“Don’t you realise,” I replied, “how silly that sounds? The lowest temperatures ever recorded here in Cancun six days in a row; four extreme winters on the trot in the Northern hemisphere; more people dying in one three-day cold snap in little England in 2002 than Oxfam pretends died of ‘global warming’ worldwide throughout 2010; where’s your perspective, man?”

There you have it–Monckton’s sole exemplar of anthropogenic climate change as an intellectual phenomenon is a stray comment by some sweaty hippie he supposedly met at the expo in Cancun.  Regardless of what this person may (or may not) have said, I can at least guess what he was trying to get across.  Ready?  If the global average temperature rises, then weather patterns will shift, so that some localities might actually cool, while most localities would be heating up.  Honestly, is that really so hard to understand?  And if any reasonably intelligent person could comprehend this point, why would Monckton bring up cold snaps in a couple places and a few “extreme winters” in the Northern Hemisphere, when “global climate change” refers to what the entire globe is doing, averaged over a number of years (usually 20-30)?

This has been explained to Lord Monckton many times, but he just keeps on lobbing out statistic after statistic about 1) local climate variations and/or 2) time periods too short to be relevant to “climate”.  This is an effective (if unscrupulous) strategy because “common sense” is really only good with respect to things that are part of common human experience, but humans don’t experience the “global average” climate.  They only experience what goes on in the particular location they inhabit.  Monckton went on,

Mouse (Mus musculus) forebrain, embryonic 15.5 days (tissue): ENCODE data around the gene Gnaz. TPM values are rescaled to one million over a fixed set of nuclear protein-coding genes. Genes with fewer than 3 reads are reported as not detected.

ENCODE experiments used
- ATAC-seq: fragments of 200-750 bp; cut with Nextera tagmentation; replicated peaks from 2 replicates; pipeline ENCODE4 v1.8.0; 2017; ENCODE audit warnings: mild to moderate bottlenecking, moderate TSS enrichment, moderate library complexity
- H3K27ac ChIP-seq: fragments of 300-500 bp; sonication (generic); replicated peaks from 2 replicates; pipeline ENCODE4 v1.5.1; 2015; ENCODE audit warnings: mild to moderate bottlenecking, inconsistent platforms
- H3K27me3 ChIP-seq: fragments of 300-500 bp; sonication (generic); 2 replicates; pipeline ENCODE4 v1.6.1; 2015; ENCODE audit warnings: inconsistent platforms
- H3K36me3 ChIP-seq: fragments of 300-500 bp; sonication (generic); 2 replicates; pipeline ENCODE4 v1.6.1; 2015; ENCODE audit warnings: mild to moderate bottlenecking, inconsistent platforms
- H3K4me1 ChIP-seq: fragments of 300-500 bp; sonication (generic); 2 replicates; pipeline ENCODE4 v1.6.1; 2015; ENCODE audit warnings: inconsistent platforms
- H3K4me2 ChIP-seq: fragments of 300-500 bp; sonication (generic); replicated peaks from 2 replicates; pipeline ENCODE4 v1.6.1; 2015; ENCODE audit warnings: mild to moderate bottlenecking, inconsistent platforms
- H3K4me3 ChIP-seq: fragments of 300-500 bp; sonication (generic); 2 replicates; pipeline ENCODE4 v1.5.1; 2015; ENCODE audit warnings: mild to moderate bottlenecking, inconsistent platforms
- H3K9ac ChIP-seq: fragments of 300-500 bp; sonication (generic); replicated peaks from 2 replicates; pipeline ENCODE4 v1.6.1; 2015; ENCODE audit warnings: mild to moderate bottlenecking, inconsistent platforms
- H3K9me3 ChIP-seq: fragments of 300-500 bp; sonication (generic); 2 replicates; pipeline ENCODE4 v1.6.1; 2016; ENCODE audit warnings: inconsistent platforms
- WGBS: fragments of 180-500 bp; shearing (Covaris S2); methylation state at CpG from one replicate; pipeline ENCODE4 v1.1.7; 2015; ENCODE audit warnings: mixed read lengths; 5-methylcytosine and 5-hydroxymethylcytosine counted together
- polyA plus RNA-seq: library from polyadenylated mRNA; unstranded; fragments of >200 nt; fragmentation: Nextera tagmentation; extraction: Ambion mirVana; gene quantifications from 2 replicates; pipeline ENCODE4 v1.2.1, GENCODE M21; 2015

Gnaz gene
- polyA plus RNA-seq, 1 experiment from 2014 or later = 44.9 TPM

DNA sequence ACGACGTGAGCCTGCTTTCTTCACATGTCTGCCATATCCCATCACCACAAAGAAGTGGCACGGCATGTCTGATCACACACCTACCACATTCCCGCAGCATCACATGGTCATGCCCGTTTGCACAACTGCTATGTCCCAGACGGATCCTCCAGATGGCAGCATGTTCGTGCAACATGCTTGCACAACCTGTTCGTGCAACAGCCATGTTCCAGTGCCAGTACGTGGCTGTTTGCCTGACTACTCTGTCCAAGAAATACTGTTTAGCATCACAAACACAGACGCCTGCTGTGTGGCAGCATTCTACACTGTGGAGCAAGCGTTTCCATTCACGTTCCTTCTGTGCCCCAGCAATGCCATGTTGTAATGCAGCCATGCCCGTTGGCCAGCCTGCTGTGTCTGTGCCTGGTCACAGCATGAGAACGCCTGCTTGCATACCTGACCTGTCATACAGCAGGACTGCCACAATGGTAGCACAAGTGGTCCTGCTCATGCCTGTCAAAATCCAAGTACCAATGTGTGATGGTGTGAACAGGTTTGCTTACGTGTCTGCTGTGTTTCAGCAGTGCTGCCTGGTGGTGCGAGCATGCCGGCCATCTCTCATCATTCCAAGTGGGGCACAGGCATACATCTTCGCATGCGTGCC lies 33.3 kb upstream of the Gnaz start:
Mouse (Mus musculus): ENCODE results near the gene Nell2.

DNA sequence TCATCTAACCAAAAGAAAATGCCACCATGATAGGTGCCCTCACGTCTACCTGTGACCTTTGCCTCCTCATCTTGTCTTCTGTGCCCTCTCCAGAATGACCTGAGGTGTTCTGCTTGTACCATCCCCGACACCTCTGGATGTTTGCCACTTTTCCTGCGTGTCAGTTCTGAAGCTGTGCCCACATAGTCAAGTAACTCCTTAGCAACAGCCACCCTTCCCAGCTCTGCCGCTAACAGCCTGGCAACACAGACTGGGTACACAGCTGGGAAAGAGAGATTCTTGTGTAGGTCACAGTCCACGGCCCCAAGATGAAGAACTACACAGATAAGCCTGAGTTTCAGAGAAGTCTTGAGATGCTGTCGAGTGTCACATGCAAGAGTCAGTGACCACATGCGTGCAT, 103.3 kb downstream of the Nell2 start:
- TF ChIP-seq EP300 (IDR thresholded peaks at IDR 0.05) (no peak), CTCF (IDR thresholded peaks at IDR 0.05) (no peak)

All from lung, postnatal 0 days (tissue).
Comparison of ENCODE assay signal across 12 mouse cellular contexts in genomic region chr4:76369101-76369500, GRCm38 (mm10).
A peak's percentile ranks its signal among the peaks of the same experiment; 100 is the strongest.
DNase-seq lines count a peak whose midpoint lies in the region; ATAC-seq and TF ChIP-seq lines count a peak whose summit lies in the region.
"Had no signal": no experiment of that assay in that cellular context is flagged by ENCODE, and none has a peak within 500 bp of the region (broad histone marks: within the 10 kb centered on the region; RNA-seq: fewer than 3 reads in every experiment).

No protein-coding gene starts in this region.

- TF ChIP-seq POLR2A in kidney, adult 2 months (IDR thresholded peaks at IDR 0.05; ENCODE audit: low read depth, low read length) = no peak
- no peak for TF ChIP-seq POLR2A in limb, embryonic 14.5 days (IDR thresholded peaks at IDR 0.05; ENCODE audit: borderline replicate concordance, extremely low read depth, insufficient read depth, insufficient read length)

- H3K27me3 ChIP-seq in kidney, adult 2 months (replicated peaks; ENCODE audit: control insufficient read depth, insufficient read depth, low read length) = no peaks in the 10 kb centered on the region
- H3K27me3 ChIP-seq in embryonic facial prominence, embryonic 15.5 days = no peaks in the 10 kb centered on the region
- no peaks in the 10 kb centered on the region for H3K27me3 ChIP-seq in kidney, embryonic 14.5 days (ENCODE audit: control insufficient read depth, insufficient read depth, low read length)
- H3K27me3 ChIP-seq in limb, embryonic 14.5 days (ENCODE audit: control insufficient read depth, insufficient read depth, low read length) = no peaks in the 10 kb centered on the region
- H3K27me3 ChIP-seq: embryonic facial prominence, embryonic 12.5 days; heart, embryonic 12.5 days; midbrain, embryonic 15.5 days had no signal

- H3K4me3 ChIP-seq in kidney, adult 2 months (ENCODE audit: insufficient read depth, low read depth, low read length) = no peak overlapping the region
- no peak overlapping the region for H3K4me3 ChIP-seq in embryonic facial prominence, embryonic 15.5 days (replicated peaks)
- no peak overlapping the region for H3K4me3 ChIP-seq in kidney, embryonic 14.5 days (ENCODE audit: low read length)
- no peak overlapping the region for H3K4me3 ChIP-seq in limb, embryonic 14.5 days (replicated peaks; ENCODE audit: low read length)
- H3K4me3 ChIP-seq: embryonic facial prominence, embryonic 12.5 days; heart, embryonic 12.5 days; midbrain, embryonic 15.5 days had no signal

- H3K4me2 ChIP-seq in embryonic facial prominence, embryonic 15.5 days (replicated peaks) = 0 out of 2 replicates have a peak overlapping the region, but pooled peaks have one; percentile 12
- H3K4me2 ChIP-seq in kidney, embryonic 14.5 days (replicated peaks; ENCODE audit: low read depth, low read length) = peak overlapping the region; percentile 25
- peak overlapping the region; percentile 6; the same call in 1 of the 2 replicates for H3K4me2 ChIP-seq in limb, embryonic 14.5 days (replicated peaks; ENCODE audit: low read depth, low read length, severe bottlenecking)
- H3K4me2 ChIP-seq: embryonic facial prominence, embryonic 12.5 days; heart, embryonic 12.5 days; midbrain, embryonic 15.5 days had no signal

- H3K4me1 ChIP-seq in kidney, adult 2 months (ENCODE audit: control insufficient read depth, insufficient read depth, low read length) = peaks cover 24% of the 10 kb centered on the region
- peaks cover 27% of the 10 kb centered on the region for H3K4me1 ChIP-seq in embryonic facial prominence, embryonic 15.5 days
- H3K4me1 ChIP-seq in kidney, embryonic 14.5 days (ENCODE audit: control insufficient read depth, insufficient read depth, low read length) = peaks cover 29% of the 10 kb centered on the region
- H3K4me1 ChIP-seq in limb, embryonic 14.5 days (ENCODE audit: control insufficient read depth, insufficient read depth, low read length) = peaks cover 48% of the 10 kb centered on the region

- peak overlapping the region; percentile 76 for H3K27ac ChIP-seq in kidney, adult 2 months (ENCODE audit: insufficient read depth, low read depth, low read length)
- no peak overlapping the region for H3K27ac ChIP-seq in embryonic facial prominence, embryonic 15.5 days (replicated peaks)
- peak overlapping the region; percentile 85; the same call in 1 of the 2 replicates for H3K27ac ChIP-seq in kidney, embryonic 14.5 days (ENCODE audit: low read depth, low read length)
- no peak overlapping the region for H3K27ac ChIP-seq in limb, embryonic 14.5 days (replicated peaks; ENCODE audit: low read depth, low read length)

In the me and now, even eminent professors lack perspective. Last week one such wrote to the Daily Telegraph to say that Roger Helmer, the jovial Tory MEP, ought not to have gone to Cancun for the latest big-carbon-footprint UN climate junket. Instead, said the Prof, Mr Helmer should have used the time learning that “global warming” of 0.7C in a single century was unprecedented in the last 600,000 years.

No. As Mr Helmer wrote in his reply, 11,400 years ago at the end of the last Ice Age, temperatures in Antarctica rose by 5C in just three years. That’s global warming. Thermometers in central England showed warming of 2.2C during just 40 years from 1695-1735 – eight times faster than 20th-century warming.

I wasn’t able to find the letter from the “eminent professor” (of what?) or Mr. Helmer’s reply, but let’s just take a look at the “facts” Monckton uses.  First, I already addressed Monckton’s use of the Central England Temperature (CET) record in a previous blog post.  The gist is that it has been shown time and again that you can’t substitute a local record for the global average, because wind patterns, etc., can easily shift around so that a given local climate can vary much more than the global average.  Here is the graph I showed to illustrate this point.